Though not as dreadfully unmemorable as fellow Hong Kong director Dante Lam’s last flick, Operation Mekong (2016), which I forgot I’d even seen the moment after I left the theater, there’s a certain unnerving genericness to Sky On Fire that is discouraging. Lam used to be one of Hong Kong’s most distinctive directors, with a streetwise style that pulled no punches. Some remnants of that still remain in Sky On Fire but for the most part the film is unremarkable and anonymous. The film follows Tribo (Daniel Wu), the security chief of a medical research firm, as he uncovers corruption and malfeasance involving what the subtitles call “ex-stem cells,” a prized medical breakthrough that can cure cancer. Along the way Tribo tangles with a group of thieves led by a young dude named Ziwan (Zhang Ruo Yun) who have stolen the former stem cells, as well as various baddies out to get their hands on the coveted objects.

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Stop, thief! Sky On Fire, 2016

In Sky On Fire there are some remnants of Lam’s former mastery. Some of the action sequences are crisp and effective, including two scenes involving hand-to-hand fighting in cramped interiors. The first, which takes place in a small kitchen, features rapid-fire fight choreography that escalates rapidly and convincingly and that displays a mastery of space, movement, and editing. The second, in a narrow hallway, includes painfully realistic-looking violence including an actor’s head shattering the ceramic tiles lining the hallway’s walls.

Similarly, a car chase through the confined streets of Central makes good use of that district’s narrow, winding roads. But besides that the film has very little Hong Kong flavor, which is probably exacerbated by the international cut being dubbed in Mandarin. At first I couldn’t even tell the movie was set in Hong Kong, which is definitely not a good sign.

Sky On Fire also suffers from a convoluted plot and a very uneven tone throughout its running time. Lam makes the unfortunate decision to include a sappy cancer-patient storyline that sucks all of the life out of the narrative. It’s not helped by the fact that Amber Kuo plays the cancer patient in question since she’s a mopey drip throughout the movie. The film alternates to ill effect between the attempted pathos of her situation and the slam-bang action of the rest of the story and neither aspect of the movie meshes with the other.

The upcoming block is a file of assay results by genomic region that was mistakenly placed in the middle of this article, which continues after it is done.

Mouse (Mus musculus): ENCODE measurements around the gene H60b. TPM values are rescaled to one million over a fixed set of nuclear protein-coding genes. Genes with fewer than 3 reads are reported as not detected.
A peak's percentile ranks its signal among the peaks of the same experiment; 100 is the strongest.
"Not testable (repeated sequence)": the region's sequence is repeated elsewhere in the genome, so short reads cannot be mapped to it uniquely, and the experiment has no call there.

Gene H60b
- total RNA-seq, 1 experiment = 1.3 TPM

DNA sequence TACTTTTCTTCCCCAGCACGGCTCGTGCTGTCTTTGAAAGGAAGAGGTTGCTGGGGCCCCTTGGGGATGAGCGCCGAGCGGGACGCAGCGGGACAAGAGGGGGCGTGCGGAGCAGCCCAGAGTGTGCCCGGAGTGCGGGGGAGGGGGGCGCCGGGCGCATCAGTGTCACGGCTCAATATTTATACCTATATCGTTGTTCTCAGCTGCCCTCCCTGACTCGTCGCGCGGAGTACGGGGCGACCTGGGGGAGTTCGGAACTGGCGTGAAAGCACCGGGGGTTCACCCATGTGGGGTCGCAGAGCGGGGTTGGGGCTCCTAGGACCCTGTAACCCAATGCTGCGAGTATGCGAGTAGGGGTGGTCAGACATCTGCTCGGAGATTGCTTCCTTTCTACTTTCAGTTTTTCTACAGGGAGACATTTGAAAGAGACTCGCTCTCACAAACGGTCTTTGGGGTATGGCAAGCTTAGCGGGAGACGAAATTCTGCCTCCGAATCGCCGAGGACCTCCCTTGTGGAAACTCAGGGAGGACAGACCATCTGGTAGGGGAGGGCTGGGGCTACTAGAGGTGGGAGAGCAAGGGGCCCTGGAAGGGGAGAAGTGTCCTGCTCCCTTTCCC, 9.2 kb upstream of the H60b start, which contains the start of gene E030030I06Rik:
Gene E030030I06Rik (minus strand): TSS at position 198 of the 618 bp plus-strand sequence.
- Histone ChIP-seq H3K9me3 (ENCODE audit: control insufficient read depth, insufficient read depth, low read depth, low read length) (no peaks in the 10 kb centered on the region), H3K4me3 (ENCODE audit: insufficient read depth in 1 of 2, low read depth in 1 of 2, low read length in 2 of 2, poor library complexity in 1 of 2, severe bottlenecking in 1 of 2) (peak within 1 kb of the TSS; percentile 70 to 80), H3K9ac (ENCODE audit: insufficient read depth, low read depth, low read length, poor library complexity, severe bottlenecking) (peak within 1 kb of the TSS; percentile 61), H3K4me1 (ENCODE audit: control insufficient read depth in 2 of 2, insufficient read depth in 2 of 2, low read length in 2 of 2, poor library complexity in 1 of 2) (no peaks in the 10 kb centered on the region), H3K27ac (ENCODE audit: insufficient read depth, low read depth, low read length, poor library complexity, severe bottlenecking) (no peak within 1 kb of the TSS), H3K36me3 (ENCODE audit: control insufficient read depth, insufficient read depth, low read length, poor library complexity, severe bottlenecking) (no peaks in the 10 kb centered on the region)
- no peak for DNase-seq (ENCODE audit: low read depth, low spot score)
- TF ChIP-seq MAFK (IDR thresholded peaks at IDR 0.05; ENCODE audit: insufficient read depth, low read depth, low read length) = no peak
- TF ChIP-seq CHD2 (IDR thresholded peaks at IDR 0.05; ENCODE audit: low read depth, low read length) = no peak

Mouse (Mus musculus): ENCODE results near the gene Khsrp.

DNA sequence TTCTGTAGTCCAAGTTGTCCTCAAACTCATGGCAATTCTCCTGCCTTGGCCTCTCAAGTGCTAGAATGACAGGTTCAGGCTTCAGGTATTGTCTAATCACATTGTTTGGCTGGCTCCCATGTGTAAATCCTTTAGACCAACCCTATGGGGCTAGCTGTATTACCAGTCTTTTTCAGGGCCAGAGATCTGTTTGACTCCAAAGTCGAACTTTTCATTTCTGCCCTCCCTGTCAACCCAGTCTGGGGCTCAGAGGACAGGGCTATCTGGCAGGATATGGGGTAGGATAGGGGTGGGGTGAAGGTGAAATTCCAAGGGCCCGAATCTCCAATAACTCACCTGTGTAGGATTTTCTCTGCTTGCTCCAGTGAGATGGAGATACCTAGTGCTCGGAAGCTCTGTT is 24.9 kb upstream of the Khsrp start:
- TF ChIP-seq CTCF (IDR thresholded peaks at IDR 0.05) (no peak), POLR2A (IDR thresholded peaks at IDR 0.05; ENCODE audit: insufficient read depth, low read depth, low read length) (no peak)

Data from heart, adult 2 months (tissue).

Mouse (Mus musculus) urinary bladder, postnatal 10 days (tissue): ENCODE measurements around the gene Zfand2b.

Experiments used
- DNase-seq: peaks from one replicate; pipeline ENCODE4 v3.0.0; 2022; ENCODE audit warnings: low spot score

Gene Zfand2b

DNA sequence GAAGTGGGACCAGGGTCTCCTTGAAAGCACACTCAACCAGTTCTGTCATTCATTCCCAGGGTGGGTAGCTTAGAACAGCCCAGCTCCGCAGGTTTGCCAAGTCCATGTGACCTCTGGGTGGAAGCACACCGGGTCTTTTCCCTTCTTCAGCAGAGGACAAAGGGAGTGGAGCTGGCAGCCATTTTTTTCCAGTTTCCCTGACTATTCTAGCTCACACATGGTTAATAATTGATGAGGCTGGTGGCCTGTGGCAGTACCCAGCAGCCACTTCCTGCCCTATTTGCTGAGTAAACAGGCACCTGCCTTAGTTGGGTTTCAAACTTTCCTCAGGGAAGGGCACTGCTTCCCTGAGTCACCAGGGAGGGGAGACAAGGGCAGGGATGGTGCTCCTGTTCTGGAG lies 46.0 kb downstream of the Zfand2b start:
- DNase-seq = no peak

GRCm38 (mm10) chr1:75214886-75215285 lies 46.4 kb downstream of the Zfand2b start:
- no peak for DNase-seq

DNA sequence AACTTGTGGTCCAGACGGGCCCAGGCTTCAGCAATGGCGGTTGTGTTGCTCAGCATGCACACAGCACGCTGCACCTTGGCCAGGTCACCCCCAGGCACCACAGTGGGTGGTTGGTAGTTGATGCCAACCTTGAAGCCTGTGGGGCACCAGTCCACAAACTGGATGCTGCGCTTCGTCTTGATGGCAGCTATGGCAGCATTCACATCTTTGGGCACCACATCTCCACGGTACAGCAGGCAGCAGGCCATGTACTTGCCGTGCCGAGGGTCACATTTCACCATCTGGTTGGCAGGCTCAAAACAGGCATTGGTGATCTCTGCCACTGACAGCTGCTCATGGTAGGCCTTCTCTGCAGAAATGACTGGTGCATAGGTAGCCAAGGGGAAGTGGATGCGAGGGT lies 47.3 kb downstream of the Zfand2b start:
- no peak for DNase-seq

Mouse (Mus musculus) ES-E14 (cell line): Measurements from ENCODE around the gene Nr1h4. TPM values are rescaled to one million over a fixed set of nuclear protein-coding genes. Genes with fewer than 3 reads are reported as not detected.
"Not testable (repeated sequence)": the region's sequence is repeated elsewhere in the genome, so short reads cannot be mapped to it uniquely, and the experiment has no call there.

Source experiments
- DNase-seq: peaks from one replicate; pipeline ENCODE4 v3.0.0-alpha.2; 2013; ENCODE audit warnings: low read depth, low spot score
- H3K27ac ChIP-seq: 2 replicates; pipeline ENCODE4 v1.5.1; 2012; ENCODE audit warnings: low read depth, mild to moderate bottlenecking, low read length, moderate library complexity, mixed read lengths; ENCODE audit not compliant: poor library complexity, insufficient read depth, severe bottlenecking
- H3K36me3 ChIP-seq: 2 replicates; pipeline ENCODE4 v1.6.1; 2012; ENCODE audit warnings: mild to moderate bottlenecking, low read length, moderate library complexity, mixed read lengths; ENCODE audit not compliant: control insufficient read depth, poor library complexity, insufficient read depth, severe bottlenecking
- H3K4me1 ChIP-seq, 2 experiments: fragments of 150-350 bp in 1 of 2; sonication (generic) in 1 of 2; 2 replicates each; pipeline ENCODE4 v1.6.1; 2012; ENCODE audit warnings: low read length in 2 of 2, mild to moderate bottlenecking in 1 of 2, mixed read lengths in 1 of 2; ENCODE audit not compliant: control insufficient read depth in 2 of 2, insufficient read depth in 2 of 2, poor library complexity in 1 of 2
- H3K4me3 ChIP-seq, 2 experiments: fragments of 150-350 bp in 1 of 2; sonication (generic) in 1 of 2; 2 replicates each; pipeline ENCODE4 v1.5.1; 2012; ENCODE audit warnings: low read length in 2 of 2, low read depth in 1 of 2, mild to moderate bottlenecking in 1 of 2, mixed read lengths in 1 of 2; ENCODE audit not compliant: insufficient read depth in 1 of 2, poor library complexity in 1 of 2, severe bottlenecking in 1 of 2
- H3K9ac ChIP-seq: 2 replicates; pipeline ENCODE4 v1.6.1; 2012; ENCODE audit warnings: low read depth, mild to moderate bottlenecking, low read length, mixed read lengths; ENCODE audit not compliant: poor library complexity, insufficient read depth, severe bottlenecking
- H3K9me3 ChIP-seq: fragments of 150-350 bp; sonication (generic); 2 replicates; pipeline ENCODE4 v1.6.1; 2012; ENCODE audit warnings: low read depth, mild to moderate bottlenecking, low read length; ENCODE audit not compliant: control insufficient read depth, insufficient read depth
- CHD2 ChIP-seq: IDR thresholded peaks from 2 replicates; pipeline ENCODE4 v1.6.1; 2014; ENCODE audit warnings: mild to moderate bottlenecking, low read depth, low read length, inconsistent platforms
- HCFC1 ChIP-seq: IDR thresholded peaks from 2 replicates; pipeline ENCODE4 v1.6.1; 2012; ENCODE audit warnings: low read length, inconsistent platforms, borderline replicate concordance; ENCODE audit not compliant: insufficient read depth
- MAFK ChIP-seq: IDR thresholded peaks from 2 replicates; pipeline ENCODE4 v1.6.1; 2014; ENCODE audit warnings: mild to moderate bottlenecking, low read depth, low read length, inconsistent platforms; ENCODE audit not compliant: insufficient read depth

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Amber cancer, Sky On Fire, 2016

By the last third of the film the wheels have completely come off as the story swerves into absurdity. The good guys end up in a fight scene in a hospital room while an incapacitated Amber Kuo lies whimpering in the bed. Suffice to say that the weapon of choice in this scene is a pole-mounted plasma bag. Following this unlikely scenario everyone including the terminal cancer patient piles into a car and speeds off, guns blazing. Luckily Tribo thoughtfully reminds everyone to buckle their seatbelts as they veer toward more vehicular mayhem. Other scenes are similarly clichéd, including a character tensely hacking something important from a desktop computer as the screen displays the download status. Can’t they just go on the cloud these days and not have to spend time breaking into an office and using a terminal? Other missteps include some very questionable CGI including fake-looking explosions and fires and a poorly matted rendering of the Sky Tower, the skyscraper where much of the action takes place.

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Oh shit, Sky On Fire, 2016

The film wastes a lot of talent, from venerable Hong Kong character actors Wayne Lai and Philip Keung to Daniel Wu, who is stern and scowly but not terribly compelling. Idol drama star Zhang Ruo Yun in his first film role is adequate but unmemorable. Joseph Chang, on the other hand, gets it done with another strong performance. He’s shaping up to be a fine actor and here he combines a notable physicality with a sensitive intensity.

The movie also benefits from advances in digital cinematography as it looks slick and beautifully photographed. But all the pretty photography in the world can’t give the film coherence or make it connect emotionally, which is unfortunate given Ringo Lam’s past work. Here’s hoping he gets the chance to redeem himself with another, better movie sometime soon.

Sky On Fire opens Dec. 2 across North America

 

 

 

 

November 29, 2016 at 7:04 am 2 comments